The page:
Rabbi Herbert Mandl, emeritus, Kehilath Israel: Most religions have a belief in some kind of an afterlife. Judaism is not any different. In the traditional wings of Judaism is a firm belief that death is not the end of human existence.
Nevertheless, we concentrate more on this world than on the afterlife.
Many scholars believe that the afterlife or olam ha-ba is a teaching that developed much later in Jewish history. The Pentateuch or Torah emphasized immediate physical rewards or punishments in this world rather than an abstract concept to come.
Yet a belief in existence after death is clearly in the Bible; its later portions, such as the prophets or holy writings, speak more clearly of life after death and the world to come.
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In the Mishnah, which is a compendium of rabbinic writings from the first several centuries, one rabbi states, “This world is like a lobby before the world to come. Prepare yourself in the lobby so you may be invited in the main hall.”
One interesting concept is the place the non-Jewish have in the world to come. The righteous of all nations, whether Christian, Muslim or any other faith, have such a share. As a matter of fact, it is easier for them than for a Jew.
Judaism requires seven basic humanitarian laws for all non-Jews to observe. They are very rudimentary in nature such as not killing, not stealing, etc.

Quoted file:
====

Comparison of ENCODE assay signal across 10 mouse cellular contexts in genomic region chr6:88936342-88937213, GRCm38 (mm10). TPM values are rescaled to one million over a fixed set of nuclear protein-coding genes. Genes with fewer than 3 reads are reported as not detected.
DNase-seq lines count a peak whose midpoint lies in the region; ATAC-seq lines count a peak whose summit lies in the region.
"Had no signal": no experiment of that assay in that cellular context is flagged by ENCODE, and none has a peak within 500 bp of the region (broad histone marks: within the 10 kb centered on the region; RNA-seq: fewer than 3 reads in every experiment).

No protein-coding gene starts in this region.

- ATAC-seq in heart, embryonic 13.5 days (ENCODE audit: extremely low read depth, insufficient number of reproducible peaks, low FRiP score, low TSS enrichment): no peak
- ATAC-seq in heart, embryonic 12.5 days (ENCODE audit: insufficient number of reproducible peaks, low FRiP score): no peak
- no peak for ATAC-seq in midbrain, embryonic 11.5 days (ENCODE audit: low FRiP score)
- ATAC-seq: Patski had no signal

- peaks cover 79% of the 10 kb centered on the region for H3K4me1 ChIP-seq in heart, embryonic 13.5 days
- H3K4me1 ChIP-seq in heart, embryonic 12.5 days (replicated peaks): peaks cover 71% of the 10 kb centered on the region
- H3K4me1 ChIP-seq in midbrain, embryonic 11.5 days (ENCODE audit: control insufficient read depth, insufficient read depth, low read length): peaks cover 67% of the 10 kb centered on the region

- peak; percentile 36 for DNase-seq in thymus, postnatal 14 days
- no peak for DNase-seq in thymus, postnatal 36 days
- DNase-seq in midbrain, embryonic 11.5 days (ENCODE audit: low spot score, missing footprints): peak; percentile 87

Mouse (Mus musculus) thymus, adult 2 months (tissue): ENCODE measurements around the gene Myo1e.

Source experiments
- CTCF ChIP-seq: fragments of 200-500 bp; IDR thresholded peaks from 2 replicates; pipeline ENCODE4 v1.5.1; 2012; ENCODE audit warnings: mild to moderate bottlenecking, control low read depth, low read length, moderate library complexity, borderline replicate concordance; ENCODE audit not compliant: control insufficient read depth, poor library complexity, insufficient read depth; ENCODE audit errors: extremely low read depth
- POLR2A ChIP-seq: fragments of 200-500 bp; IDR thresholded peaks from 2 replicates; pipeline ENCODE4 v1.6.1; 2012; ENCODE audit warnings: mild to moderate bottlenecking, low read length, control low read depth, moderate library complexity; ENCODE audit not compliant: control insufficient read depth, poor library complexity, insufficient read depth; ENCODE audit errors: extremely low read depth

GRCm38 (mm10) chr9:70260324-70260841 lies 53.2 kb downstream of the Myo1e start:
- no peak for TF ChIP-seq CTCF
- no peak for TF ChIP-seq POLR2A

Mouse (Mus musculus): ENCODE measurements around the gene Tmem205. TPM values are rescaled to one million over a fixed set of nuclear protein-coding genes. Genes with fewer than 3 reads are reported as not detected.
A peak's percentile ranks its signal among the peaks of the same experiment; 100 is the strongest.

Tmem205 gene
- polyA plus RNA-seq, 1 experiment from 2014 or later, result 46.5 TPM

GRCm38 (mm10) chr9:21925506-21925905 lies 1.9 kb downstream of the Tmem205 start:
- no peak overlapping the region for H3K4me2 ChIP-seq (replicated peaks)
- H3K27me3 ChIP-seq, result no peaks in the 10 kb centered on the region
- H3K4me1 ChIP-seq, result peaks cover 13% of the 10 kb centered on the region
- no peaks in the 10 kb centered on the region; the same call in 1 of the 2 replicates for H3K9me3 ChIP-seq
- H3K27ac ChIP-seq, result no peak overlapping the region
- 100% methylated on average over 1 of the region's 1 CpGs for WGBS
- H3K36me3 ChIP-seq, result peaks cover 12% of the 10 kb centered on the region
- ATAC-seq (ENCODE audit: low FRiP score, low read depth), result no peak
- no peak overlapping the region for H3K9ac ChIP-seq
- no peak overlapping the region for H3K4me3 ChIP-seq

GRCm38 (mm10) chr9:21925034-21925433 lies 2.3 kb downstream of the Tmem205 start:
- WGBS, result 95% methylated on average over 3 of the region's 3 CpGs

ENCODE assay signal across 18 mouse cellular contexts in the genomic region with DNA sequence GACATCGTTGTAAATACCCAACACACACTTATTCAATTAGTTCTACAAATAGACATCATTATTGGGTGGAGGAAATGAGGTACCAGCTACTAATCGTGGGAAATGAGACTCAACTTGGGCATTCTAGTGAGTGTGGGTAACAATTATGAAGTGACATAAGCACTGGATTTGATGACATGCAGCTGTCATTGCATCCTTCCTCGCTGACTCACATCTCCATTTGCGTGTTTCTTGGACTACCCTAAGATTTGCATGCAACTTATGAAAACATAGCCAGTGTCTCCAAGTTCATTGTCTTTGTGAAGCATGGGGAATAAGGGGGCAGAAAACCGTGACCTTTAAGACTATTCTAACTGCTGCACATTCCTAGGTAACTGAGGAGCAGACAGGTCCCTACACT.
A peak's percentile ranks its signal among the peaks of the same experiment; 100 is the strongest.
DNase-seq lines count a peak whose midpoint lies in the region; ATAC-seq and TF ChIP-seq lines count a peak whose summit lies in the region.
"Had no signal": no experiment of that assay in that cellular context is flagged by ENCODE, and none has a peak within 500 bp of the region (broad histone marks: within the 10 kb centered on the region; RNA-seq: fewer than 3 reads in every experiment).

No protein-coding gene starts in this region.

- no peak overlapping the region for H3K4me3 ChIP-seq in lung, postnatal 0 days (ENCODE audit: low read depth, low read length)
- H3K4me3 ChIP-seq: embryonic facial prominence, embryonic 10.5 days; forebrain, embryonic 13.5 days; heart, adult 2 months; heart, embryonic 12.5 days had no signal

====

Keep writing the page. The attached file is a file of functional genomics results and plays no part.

Jews, on the other hand, have many commandments to fulfill and many more requirements to get an acceptance at least on a higher level to the “world to come.”
Rabbi Mark H. Levin, founding rabbi, Beth Torah: Every religious Jewish movement for the last 2,000 years has asserted an afterlife. There are two Jewish afterlife concepts: olam ha-ba, or heaven, to be accessed at death of the body; and Yemot Hamashiach, the Days of the Messiah, when God will send biblical King David’s descendant to rule the world.
In 12th-century Rabbi Moses Maimonides’ 13 articles of faith, the final two are the coming of the messiah and the simultaneous resurrection of the dead.
Isaiah 11:1-9 and 2:1-4 establish the conditions for messianic sovereignty. Jews believe the messiah is yet to appear, although most recently there are some who believe the late Rabbi Menachem Mendel Schneersohn, a Lubavitcher rebbe, to be God’s chosen.
The messianic rule will be a time in which everyone will come to know the truth about God. The messiah will reign from Jerusalem and bring peace to the world.
The Reform Movement, in which I am ordained, denies that God will send a messiah and asserts that our task is to build a messianic era, when all people will live in peace. The Central Conference of American Rabbis’ 1999 Platform states, “Partners with God in tikkun olam, repairing the world, we are called to help bring nearer the messianic age.”
Reform Judaism affirms an afterlife, the ethical ideal, and that our acts of kindness outlive our bodies.
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